As a pediatric nurse practitioner, Silva coordinates the care of patients with cancer, especially those with acute lymphoblastic leukemia. She also works on a pediatric palliative care team, a multidisciplinary group that makes recommendations for pain and symptom management and consults on end-of-life issues.
Silva says she always wanted to be a nurse for as long she can remember. She got interested in working with young cancer patients after watching a St. Jude Children’s Research Hospital television special. “That sealed it for me,” she remembers. “It was seeing the courage these children had. Despite having these awful illnesses, these kids were still smiling.”
One of the greatest benefits of working in pediatric oncology is the opportunity to really get to know patients and their families, says Ada Santa Cruz, RN, who decided to pursue a career in cancer nursing after both of her grandmothers were diagnosed with the disease. As a clinical nurse II at Children’s Hospital of Los Angeles, Santa Cruz administers chemotherapy, provides care to alleviate pain, and educates and advocates for patients and families. Her work also entails performing countless small acts of kindness.
“Sometimes it means bringing a parent a box of tissues or bringing a patient a Nintendo game,” she explains.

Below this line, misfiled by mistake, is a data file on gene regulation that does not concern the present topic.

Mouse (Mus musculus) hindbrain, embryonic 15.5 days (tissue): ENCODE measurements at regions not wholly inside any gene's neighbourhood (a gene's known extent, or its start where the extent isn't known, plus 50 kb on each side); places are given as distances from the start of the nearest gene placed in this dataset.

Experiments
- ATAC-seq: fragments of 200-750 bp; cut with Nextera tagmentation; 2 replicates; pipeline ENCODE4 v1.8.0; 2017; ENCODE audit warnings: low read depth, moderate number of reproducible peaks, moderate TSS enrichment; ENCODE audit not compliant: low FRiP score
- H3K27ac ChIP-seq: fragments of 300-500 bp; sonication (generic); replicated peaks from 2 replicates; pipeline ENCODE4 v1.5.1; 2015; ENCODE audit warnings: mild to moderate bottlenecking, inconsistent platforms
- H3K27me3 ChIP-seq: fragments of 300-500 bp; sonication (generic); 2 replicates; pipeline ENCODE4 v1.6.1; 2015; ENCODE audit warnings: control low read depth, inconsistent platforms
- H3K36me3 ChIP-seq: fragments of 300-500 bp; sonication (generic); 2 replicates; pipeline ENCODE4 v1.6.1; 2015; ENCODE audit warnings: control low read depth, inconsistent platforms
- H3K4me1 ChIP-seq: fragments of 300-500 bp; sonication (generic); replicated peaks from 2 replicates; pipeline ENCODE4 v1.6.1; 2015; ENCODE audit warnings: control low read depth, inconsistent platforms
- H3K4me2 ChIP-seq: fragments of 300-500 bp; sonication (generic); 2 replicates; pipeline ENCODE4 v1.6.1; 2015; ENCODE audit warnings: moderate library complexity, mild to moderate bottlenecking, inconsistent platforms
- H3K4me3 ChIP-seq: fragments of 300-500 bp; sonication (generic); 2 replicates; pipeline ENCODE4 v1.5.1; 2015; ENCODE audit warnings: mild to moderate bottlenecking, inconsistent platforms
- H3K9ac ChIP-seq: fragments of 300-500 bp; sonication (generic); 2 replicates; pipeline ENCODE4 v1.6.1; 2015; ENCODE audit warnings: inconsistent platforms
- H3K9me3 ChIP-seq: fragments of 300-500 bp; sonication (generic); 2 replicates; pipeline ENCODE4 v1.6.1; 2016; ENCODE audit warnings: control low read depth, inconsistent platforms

Santa Cruz, too, finds these young cancer patients inspiring. “You see this different side of life,” she says. “These children are like lions. They have an enormous amount of strength. Despite having chemotherapy and getting stuck with needles, within in an hour they want to run and play. When we have arts and crafts, some kids will look forward to that all morning.”
Another advantage of a career in pediatric oncology is the opportunity to work on the cutting edge, says Secola. In cancer treatment, new drugs are under development all the time. Nurses working in pediatric oncology get to administer the newest treatments available and see for themselves the rewarding results when a child’s condition dramatically improves. “It’s not the same old nursing,” she emphasizes.
As with many other specialty areas of nursing that have been severely affected by the RN shortage, the need for pediatric oncology nurses is acute. Plus, this specialty urgently needs more minority nurses, who play a vital role in helping hospitals meet the needs of children and families from diverse cultures. After all, the last thing the parents of a critically ill child need at this difficult time in their lives is having to deal with linguistic barriers or culturally insensitive care.
“Patients come to [our medical center] from all over the world,” says Silva, who is of Portuguese/Cape Verdean descent. “They often view death and dying differently than we Americans do. We have to respect their families’ religious beliefs and practices.”
Santa Cruz, for instance, recalls a family from Jordan who did not want the staff at her hospital to touch the body after their child had died. Nurses worked closely with the family to get permission to do what they needed to do.